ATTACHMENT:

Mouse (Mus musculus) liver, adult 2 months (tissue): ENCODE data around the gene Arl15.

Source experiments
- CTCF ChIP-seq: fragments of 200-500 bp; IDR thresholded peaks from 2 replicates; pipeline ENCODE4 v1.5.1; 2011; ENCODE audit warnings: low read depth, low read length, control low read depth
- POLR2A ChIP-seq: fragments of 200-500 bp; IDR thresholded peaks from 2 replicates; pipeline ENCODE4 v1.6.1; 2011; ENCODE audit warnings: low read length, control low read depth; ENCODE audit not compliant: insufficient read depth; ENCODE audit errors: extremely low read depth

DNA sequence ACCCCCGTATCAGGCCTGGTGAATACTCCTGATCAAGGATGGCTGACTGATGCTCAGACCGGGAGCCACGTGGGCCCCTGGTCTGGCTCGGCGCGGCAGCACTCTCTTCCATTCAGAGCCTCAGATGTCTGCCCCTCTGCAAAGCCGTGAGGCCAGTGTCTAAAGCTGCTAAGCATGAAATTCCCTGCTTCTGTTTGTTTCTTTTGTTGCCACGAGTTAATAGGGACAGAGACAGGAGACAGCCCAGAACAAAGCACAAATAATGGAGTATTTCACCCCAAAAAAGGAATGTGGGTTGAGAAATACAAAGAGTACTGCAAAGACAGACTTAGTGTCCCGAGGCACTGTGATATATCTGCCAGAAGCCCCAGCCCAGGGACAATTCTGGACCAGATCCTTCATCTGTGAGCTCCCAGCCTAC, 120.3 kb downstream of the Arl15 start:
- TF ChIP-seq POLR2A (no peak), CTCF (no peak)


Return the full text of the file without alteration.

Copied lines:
Mouse (Mus musculus) liver, adult 2 months (tissue): ENCODE data around the gene Arl15.

Source experiments
- CTCF ChIP-seq: fragments of 200-500 bp; IDR thresholded peaks from 2 replicates; pipeline ENCODE4 v1.5.1; 2011; ENCODE audit warnings: low read depth, low read length, control low read depth
- POLR2A ChIP-seq: fragments of 200-500 bp; IDR thresholded peaks from 2 replicates; pipeline ENCODE4 v1.6.1; 2011; ENCODE audit warnings: low read length, control low read depth; ENCODE audit not compliant: insufficient read depth; ENCODE audit errors: extremely low read depth

DNA sequence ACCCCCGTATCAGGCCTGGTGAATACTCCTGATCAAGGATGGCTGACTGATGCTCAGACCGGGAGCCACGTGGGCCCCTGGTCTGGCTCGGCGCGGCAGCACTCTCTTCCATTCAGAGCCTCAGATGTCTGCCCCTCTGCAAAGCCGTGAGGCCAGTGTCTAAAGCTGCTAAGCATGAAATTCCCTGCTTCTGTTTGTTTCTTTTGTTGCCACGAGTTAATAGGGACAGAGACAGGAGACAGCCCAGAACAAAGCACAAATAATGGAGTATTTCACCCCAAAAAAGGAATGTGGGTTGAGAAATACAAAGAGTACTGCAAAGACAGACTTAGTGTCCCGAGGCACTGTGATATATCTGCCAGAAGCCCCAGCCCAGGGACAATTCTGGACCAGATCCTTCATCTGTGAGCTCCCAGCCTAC, 120.3 kb downstream of the Arl15 start:
- TF ChIP-seq POLR2A (no peak), CTCF (no peak)